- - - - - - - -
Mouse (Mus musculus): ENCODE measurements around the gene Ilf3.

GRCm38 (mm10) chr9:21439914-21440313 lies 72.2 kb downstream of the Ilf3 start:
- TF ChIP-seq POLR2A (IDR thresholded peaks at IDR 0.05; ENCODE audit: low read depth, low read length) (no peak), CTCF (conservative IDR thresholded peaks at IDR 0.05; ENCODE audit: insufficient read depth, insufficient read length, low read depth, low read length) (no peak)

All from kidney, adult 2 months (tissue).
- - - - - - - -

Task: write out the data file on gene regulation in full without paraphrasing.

Mouse (Mus musculus): ENCODE measurements around the gene Ilf3.

GRCm38 (mm10) chr9:21439914-21440313 lies 72.2 kb downstream of the Ilf3 start:
- TF ChIP-seq POLR2A (IDR thresholded peaks at IDR 0.05; ENCODE audit: low read depth, low read length) (no peak), CTCF (conservative IDR thresholded peaks at IDR 0.05; ENCODE audit: insufficient read depth, insufficient read length, low read depth, low read length) (no peak)

All from kidney, adult 2 months (tissue).